By: Alison Fell
The dead don’t count themselves as a crowd.
They congregate on street corners, spread
their elbows on the Underground.
In Tesco’s they sidle past the stripped shelves.
They are neither hoarders nor helpers.
They don’t understand the concept of scarcity.
The dead wonder what all the fuss is about.
They clap soundlessly on balconies,
eager to join in the carnival.
The dead have no table manners.
Please and thank you are unknown to them.
They drink Beaujolais straight from the bottle.
You offer them bread but they hold out for cheese.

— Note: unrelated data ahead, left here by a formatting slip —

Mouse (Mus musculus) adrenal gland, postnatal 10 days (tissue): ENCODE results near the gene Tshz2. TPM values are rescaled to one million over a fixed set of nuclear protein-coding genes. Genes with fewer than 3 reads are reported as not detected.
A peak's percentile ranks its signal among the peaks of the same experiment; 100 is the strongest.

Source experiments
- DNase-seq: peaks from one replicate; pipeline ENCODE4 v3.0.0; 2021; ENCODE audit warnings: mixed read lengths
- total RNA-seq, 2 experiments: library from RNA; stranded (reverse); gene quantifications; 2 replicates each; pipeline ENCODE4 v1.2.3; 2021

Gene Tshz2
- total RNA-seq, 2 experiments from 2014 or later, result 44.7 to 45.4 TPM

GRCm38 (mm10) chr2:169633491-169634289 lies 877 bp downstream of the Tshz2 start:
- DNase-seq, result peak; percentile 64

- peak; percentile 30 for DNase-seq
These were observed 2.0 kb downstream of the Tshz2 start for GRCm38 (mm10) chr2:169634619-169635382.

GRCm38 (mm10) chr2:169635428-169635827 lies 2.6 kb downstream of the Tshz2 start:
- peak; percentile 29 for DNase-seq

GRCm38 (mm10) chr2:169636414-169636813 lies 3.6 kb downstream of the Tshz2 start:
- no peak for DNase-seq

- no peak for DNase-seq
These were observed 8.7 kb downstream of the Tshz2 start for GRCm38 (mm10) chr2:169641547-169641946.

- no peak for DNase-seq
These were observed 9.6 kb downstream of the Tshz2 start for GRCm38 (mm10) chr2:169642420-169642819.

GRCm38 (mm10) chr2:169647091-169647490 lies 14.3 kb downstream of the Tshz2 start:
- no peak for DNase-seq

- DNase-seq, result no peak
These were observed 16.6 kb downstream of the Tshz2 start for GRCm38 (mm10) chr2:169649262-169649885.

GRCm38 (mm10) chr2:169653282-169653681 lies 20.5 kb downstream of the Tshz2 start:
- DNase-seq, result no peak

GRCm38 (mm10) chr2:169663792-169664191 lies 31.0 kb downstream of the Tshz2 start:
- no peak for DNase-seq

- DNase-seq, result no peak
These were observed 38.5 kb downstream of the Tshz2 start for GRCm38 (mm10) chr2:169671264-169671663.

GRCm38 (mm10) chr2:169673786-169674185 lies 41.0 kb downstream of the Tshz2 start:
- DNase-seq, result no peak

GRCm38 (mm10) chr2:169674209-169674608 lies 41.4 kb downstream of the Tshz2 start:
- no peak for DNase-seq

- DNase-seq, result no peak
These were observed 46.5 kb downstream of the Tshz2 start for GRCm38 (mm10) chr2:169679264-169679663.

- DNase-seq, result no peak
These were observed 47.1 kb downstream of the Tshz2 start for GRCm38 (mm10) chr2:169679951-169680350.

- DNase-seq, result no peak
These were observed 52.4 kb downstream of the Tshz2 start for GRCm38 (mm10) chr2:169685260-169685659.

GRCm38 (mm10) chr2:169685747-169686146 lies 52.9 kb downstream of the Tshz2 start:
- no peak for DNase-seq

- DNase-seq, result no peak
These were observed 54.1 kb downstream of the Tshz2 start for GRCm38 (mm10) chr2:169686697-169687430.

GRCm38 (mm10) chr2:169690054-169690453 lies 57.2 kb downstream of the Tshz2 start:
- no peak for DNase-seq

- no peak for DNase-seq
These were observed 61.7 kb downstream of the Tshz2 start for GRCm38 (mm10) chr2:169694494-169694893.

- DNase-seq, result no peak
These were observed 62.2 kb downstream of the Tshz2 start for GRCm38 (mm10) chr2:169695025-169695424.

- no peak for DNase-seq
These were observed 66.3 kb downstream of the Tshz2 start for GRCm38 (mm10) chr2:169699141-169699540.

The dead are allergic to email.
While the city streets are deserted,
the thin air is choked with cyber-traffic.
The dead won’t be locked down.
Multitudinous, as mists are,
shimmering, they hide in plain sight,
ubiquitous as birdsong or blossom.
The dead don’t ask directions.
Like sheep on the mountain, they find
their own way, passing their knowledge
down through the generations.
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